Buck and the Birds bring playoff baseball back to Baltimore and the Orioles are the only team with 3 Rawlings Gold Glove winners, indications that maybe the long gone “Oriole Way” has risen from the dead. Matt Wieters and Adam Jones strike Gold for the second time and rock solid shortstop JJ Hardy gets his first Gold Glove Award. Pretty remarkable when you consider the Orioles were the worst fielding team in baseball at the all-star break.
Hardy, Jones and Wieters were terrific all season but the infield corners and some of the outfield play was a mess. It all came together in the second half when Mark Reynolds (aka Sheriff) a liability at 3rd baseman, showed up with Gold Glove caliber play at 1st base. Manny Machado arrived in early August and the kid was Brooks like at 3rd. Nate McClouth took over in left field and showed us why he won Gold with the Pirates. Nick Markakis missed time with injuries but was the defending Gold Glove winner in right field.
Just like that, the bumbling Orioles became one of the best defensive teams in baseball as they rolled to the
post-season with 93 wins. This is how the great Oriole teams were built, pitching and defense the foundation for a franchise that the was the best in sports over a 25 years period. Consider the 8 years from 1969-1976 that included 4 first place finishes, 3 World Series and an average of 95.5 wins a year. Those teams had more Gold than Fort Knox.
Brooks Robinson was the human vacuum cleaner at 3rd at the end of a 16 year consecutive Gold Glove run. With Mark Belanger at short the Orioles may have had the best defensive left side in MLB history “The Blade” won 8 Gold Gloves and 5 of 7 in this period. At 2nd base Nats skipper Davey Johnson was Gold from ’69 to ’71 before passing the glove to Booby Grich who won 4 straight between ’73 and ’76. The Orioles had 7 of the 8 Gold Gloves at 2nd base during this period.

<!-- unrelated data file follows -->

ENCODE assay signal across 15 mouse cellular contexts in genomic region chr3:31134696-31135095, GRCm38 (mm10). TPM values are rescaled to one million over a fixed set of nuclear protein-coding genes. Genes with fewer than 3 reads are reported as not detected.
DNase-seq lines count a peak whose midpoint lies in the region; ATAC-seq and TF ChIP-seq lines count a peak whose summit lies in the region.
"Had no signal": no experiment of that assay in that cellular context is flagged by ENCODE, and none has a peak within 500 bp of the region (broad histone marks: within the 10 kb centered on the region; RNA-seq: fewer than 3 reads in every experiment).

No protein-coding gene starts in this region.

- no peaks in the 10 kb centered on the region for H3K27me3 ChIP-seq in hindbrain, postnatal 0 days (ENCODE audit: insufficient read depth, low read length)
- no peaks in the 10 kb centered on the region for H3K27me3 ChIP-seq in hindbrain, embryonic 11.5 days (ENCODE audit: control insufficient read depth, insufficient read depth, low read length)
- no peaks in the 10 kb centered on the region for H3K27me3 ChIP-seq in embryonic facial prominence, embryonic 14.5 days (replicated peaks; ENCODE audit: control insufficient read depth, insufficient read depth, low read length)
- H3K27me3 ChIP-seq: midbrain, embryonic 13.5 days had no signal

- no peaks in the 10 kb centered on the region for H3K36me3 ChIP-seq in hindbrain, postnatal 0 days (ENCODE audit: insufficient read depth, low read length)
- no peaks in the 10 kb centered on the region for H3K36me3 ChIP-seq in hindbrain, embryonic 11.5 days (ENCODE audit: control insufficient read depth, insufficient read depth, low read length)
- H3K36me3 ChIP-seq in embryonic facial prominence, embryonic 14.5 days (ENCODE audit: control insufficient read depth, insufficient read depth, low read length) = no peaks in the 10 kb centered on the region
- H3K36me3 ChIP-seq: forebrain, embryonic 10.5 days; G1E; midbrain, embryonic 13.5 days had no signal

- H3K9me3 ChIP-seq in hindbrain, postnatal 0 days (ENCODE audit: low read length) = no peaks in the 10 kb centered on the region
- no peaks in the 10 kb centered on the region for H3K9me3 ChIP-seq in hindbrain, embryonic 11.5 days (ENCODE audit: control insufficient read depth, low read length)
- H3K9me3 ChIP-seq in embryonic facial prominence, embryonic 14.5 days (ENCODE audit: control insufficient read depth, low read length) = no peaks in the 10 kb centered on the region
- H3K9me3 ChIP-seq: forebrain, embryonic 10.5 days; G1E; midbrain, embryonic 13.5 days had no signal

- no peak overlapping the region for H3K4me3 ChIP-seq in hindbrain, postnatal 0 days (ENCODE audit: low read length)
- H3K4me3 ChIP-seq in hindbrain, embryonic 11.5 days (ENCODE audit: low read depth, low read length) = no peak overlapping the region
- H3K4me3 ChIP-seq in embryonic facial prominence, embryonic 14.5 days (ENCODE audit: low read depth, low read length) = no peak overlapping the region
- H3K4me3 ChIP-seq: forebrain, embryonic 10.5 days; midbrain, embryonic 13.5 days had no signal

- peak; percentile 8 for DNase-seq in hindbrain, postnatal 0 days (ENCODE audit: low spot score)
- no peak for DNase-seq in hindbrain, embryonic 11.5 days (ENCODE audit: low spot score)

For those hitters they were able to stay away from the Orioles all-world infield there was Paul Blair covering about 4 square miles in centerfield. It looked like Blair was playing short-field in a beer league softball game but nothing got over his head. He won 8 Gold Gloves and was the Willie Mays of the American League.
And that Cy Young guy on the mound could do more than pitch, Jim Palmer could field his position and has 4 Gold Gloves to prove it. He might have won a lot more but his career happened to coincide with Jim Kaat’s who was the Brooks Robinson of pitchers collecting 16 Gold prizes.
The O’s defensive tradition goes back to the 50’s with guys like Willie Miranda and Hall of Famer George Kell. Louie Aparacio, Eddie Murray, Robbie Alomar and Rafael Palmeiro added to it.
In the golden summer of 2012 it was nice to see it back.